Crises and Economic Development: the Indonesian Experience

Prof. Hal Hill, Australian National University

Economic crises have major implications for developing countries. They are often more vulnerable to crises, the crises may be deeper and more prolonged, while social safety nets to protect the poor are generally less developed. This presentation examines the recent experience of Indonesia, the world’s fourth most populous nation, with respect to crisis management. In particular, it looks at two episodes, the Asian financial crisis of 1997-98 and the current global financial crisis. The two episodes have been different in almost every respect, including origins, socio-economic impacts, political and institutional contexts, and the global economic environment. The 1997-98 event resulted in deep economic and institutional collapse, while the current crisis has had little impact on the country’s development trajectory. Some general implications for the management of crises in developing countries are also discussed.

About the speaker
Hal Hill the H.W. Arndt Professor of Southeast Asian Economies in the Research School of Pacific and Asian Studies, College of Asia and the Pacific at the Australian National University (ANU). He was head of the ANU's Indonesia Project (1986-1998), fulfilled visiting appointments at Gadjah Mada University, the University of the Philippines, the Institute of Southeast Asian Studies, the University of Oxford, the Tinbergen Institute, Columbia University, and the International University of Japan. Professor Hill has been a consultant for the Australian Government, the Indonesian Government, the World Bank, the Asian Development Bank, and several United Nations agencies and has been a member of various advisory boards, participated in conferences/seminars in some 25 countries and on the editorial board of 14 academic journals; he has been an occasional op-ed contributor to several Australian and Asian newspapers and magazines. From 2000 he has written a book on the Indonesian economy and co-edited with colleagues in Asia volumes on the Philippine economy, East Timor development issues, the social impacts of the Asian economic crisis, foreign investment and globalization in Asia, East Asia's high-tech drive, and regional development dynamics in the Philippines.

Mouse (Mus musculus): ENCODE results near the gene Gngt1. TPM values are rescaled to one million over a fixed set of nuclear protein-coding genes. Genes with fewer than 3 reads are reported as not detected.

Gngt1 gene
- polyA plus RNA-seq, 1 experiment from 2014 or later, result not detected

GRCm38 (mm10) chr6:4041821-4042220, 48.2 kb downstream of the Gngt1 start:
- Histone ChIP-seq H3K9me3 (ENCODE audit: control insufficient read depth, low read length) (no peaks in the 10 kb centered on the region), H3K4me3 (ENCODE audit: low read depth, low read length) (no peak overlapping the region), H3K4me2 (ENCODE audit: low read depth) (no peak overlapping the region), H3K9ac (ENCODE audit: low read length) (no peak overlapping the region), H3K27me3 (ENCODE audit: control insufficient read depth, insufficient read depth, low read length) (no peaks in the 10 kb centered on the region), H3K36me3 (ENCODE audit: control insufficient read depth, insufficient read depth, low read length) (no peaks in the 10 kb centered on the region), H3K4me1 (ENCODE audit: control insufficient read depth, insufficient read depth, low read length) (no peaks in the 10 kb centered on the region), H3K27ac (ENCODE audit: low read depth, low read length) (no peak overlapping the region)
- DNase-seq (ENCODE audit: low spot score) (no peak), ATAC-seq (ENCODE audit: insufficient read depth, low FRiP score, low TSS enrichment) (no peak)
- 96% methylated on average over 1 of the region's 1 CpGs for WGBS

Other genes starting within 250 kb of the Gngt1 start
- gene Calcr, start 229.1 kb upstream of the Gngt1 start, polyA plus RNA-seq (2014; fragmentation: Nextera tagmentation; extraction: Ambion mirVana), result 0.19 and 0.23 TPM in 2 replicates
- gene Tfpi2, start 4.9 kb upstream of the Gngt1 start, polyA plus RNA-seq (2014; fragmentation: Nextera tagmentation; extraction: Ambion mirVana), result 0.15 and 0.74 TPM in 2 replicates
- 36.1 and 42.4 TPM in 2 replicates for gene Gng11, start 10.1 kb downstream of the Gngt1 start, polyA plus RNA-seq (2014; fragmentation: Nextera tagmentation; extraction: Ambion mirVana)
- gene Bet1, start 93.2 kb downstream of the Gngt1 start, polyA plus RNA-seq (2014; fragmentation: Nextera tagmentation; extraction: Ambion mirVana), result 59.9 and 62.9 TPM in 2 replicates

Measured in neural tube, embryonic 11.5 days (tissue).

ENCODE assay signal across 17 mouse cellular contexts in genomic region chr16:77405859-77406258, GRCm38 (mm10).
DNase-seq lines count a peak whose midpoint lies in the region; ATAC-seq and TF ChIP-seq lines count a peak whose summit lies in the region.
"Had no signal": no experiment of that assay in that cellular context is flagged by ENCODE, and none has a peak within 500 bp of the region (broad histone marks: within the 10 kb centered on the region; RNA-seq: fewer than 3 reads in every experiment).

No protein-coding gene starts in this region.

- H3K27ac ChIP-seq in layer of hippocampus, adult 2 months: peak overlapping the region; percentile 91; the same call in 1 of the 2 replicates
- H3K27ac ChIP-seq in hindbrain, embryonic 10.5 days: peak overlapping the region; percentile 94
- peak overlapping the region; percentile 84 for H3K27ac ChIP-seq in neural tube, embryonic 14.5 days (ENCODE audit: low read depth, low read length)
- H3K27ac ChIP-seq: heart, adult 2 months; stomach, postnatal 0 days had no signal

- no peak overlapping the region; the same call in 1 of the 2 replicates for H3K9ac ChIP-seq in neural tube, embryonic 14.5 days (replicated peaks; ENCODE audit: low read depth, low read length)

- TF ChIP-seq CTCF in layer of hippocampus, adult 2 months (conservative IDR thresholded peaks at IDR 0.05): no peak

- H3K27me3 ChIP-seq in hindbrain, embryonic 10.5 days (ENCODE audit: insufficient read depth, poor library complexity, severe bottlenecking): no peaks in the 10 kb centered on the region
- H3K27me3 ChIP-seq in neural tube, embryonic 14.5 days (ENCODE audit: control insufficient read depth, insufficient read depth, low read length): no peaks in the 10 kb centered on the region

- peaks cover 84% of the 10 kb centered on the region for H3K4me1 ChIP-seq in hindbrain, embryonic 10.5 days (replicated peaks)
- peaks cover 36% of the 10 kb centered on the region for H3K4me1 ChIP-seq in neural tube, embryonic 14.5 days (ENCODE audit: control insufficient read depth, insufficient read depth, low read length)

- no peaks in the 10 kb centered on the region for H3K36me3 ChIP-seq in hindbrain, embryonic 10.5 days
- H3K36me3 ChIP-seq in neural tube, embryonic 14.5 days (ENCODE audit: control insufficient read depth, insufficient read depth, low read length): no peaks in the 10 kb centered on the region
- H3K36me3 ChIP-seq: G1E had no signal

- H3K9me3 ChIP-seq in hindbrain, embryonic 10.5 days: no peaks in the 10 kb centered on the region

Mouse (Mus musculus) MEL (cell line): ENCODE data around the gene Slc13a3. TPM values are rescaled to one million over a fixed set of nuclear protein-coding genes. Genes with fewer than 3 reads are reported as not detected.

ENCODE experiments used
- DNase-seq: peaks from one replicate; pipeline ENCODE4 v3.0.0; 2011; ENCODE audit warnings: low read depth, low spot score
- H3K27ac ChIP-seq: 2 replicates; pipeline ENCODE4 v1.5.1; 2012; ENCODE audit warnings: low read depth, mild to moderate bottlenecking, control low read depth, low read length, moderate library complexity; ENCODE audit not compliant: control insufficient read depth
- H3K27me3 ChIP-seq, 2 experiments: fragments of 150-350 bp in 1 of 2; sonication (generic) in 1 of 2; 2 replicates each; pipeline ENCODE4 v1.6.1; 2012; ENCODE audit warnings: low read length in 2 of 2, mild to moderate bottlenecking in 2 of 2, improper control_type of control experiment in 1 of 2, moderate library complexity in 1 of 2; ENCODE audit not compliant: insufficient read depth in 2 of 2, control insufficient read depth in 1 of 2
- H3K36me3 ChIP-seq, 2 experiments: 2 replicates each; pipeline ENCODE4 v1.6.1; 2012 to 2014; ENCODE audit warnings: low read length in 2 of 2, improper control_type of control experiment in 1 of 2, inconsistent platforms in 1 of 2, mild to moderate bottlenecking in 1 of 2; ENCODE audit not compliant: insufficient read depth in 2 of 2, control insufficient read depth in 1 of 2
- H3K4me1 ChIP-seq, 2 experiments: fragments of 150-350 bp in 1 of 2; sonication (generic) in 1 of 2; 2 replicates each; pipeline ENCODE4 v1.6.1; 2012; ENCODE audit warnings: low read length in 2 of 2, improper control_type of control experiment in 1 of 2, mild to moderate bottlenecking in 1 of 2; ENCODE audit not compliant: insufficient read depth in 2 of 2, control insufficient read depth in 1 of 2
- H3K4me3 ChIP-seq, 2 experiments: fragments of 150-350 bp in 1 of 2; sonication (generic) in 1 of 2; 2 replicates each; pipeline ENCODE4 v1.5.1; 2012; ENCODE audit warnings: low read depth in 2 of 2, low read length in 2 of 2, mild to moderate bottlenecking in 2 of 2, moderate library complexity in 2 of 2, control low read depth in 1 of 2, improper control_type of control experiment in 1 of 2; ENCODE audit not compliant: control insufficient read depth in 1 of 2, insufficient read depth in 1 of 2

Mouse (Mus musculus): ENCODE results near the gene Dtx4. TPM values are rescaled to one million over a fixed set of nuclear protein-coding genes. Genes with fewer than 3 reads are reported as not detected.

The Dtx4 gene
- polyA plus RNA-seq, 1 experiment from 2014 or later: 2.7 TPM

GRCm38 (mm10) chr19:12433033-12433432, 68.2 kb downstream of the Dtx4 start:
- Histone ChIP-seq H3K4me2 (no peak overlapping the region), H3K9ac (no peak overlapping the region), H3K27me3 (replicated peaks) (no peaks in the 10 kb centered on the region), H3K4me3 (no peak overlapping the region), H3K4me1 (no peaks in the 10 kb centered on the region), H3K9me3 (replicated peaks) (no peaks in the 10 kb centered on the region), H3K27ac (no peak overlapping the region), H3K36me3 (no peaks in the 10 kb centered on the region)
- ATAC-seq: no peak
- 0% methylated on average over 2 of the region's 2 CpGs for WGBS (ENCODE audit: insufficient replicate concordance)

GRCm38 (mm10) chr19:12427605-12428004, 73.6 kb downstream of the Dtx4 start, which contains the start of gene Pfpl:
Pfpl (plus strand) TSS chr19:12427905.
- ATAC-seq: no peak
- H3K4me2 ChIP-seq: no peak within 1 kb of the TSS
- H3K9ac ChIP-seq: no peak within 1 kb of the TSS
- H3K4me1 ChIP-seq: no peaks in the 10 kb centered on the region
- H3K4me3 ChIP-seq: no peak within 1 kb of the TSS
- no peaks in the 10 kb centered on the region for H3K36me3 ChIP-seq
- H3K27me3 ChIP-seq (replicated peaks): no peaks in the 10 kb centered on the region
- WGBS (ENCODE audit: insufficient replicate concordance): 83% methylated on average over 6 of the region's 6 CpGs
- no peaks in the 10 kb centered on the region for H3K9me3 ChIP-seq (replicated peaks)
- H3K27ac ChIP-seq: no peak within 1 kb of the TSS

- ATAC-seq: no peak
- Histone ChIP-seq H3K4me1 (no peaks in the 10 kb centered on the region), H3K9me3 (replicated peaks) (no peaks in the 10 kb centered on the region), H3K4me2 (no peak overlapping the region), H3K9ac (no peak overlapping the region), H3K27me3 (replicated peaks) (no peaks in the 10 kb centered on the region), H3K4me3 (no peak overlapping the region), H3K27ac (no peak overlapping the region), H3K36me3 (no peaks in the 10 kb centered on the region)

Venue: 4th floor offices, Keizer Karelplein 19

Date: 21 October 2009

Time: 12:30 - 13:30